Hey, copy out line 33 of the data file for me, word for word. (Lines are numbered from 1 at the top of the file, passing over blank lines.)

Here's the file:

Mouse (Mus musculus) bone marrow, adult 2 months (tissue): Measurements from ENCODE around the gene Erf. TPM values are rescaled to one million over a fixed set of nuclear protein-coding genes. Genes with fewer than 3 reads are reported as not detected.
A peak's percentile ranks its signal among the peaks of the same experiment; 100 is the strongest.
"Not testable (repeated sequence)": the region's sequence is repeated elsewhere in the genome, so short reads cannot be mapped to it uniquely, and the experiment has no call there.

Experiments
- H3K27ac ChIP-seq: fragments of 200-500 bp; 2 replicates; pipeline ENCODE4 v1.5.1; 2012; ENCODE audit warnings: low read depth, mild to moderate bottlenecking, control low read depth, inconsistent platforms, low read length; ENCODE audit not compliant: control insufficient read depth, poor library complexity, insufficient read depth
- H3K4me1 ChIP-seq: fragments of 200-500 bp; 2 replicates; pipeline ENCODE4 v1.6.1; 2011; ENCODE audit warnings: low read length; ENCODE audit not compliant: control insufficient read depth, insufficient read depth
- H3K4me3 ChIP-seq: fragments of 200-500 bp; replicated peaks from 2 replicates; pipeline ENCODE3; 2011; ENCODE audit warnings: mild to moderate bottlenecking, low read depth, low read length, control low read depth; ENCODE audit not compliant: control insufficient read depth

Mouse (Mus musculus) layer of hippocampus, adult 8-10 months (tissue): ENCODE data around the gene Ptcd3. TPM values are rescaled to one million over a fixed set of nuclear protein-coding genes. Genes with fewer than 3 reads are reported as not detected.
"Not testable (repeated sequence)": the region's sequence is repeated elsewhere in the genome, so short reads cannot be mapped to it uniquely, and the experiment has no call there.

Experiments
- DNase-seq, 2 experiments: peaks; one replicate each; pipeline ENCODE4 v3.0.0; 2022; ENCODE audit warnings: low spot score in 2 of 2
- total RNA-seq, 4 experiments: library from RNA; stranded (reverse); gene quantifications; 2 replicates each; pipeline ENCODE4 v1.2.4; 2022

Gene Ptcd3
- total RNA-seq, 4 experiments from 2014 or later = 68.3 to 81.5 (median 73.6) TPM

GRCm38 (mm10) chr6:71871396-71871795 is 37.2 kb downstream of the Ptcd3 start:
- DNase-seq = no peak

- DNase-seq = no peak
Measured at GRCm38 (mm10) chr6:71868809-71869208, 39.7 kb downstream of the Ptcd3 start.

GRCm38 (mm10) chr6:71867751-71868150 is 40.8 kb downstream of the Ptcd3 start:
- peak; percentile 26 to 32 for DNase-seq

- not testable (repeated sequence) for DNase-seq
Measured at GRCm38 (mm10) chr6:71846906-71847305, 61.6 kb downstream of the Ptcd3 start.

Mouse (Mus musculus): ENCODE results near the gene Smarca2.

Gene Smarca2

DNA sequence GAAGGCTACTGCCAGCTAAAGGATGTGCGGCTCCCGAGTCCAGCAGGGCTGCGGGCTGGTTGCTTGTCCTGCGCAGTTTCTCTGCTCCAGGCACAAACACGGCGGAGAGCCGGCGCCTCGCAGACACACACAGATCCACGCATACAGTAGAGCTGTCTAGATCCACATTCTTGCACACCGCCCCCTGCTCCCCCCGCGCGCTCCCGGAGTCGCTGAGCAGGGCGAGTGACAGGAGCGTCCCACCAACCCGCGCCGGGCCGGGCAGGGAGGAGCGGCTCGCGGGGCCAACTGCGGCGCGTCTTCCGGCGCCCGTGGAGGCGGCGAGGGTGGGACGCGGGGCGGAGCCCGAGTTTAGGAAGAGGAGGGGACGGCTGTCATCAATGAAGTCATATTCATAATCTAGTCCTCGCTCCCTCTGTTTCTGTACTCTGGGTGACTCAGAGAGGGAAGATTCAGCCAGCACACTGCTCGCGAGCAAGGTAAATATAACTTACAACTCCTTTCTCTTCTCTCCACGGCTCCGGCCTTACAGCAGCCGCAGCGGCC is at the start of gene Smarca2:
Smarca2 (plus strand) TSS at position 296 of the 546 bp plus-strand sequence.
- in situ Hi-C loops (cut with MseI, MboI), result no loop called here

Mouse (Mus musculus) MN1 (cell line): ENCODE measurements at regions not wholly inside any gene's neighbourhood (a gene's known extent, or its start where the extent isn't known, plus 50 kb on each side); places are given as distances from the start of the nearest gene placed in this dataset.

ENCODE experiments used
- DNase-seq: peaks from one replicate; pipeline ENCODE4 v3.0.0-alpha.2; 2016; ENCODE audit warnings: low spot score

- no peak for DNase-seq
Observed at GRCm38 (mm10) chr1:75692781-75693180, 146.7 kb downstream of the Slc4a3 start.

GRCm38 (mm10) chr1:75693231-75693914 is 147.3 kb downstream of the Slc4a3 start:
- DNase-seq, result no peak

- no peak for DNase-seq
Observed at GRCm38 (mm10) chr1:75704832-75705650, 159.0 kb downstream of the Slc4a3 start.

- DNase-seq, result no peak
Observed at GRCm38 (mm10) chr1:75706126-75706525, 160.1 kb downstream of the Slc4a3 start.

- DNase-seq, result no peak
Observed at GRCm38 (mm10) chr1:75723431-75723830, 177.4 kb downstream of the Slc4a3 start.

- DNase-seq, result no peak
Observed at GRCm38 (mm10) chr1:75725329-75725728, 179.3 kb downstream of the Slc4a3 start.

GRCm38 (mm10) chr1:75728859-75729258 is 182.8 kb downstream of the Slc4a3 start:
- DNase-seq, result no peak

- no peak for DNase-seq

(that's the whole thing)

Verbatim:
GRCm38 (mm10) chr1:75693231-75693914 is 147.3 kb downstream of the Slc4a3 start: